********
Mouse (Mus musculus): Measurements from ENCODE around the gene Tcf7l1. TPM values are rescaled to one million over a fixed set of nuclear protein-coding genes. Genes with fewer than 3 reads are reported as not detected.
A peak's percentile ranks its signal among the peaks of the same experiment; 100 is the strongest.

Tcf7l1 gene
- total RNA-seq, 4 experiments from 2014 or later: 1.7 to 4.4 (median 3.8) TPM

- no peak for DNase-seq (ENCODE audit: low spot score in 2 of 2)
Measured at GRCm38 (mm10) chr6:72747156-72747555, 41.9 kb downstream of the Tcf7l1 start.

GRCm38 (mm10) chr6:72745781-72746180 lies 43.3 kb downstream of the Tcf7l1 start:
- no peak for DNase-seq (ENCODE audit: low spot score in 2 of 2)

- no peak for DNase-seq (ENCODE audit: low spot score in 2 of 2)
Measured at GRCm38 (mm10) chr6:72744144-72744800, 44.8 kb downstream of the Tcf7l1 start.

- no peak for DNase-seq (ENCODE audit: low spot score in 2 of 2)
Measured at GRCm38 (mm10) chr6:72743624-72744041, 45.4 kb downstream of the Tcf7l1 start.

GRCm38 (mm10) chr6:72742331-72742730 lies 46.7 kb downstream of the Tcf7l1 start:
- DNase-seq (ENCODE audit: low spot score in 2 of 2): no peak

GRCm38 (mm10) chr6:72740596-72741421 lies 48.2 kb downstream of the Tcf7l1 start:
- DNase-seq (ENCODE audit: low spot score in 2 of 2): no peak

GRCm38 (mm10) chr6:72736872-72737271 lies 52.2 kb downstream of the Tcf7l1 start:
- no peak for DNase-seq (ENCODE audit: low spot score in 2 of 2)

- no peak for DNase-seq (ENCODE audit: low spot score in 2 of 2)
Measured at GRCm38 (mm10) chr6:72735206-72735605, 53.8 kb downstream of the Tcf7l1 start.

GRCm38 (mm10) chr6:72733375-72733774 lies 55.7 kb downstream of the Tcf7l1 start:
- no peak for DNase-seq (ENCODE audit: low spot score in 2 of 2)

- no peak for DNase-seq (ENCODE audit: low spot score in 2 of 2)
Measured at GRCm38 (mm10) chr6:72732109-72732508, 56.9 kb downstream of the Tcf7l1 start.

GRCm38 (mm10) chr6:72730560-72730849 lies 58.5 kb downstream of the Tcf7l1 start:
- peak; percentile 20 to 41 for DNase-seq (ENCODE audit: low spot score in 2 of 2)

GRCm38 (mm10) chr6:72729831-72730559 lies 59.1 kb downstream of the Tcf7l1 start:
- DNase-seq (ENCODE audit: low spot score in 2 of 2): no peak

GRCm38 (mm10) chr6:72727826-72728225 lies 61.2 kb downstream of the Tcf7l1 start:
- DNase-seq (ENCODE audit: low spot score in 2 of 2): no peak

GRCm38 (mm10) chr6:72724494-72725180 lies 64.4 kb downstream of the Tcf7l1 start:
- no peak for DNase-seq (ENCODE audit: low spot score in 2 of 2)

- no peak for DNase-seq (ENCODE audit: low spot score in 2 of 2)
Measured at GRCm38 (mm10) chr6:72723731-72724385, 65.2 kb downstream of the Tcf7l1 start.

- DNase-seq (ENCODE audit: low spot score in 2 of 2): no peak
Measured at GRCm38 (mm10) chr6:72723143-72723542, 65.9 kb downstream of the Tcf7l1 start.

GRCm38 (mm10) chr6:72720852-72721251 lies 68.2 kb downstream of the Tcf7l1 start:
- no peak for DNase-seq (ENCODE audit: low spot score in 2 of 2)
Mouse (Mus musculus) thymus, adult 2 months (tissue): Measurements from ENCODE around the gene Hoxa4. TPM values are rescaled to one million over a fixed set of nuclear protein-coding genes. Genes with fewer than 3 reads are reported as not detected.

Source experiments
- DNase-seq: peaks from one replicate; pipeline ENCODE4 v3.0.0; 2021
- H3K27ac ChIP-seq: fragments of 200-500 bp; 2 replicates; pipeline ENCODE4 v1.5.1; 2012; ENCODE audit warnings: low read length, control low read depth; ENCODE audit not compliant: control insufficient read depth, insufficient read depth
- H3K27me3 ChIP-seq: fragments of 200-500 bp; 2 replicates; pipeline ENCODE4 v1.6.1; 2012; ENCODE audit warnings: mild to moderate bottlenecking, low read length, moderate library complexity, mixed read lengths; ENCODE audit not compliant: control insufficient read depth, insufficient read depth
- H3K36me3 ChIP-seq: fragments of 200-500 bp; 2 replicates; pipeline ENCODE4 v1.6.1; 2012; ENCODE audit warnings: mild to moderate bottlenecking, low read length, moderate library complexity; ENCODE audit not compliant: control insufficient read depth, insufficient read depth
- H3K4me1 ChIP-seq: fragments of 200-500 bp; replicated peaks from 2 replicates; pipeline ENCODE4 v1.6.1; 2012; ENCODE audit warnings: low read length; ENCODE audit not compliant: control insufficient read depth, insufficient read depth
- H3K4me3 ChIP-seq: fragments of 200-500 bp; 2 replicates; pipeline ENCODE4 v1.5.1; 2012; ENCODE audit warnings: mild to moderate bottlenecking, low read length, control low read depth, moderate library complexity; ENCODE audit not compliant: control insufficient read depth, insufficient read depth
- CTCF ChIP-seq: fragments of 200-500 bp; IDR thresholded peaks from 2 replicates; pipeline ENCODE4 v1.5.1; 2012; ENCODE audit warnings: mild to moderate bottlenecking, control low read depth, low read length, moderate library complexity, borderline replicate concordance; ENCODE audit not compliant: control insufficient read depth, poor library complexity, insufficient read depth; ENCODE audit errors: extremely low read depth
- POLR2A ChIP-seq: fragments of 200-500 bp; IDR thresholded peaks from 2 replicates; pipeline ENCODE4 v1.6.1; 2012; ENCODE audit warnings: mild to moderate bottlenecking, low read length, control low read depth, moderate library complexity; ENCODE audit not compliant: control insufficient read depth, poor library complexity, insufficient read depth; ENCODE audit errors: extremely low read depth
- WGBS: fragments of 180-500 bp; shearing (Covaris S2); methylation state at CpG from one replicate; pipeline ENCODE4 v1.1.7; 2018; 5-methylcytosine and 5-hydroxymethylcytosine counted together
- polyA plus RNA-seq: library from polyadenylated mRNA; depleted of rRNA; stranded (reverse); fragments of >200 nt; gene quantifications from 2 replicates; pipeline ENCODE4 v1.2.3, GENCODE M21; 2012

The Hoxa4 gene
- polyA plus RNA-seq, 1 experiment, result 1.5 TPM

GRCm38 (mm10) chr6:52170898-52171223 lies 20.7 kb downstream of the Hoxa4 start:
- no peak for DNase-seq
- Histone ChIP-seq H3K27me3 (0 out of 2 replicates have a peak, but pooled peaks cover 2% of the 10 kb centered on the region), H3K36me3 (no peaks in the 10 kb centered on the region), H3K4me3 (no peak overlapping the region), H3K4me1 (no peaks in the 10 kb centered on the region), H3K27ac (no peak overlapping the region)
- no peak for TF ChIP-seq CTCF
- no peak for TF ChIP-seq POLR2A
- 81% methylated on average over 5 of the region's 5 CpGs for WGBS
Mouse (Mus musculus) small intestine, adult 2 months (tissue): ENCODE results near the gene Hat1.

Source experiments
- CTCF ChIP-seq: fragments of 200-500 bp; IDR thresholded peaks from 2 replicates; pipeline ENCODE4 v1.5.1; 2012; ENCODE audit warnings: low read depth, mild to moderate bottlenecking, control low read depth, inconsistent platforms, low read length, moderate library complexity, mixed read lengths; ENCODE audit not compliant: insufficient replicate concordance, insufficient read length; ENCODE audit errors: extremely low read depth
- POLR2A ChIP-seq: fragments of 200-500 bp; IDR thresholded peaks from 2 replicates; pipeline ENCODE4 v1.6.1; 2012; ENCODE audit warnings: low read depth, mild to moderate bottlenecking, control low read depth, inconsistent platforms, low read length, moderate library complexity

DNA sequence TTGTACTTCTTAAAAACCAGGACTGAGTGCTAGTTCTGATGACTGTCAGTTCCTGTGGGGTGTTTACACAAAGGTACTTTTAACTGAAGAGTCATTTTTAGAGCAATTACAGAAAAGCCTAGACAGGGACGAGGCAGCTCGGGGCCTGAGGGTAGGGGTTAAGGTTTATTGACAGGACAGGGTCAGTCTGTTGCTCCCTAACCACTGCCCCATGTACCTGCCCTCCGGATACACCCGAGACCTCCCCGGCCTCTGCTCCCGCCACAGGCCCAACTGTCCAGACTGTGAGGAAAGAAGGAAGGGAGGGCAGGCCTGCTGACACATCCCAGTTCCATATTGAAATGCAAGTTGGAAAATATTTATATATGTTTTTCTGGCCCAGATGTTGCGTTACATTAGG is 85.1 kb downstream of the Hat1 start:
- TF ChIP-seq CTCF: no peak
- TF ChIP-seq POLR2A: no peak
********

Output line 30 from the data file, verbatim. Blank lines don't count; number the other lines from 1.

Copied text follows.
- DNase-seq (ENCODE audit: low spot score in 2 of 2): no peak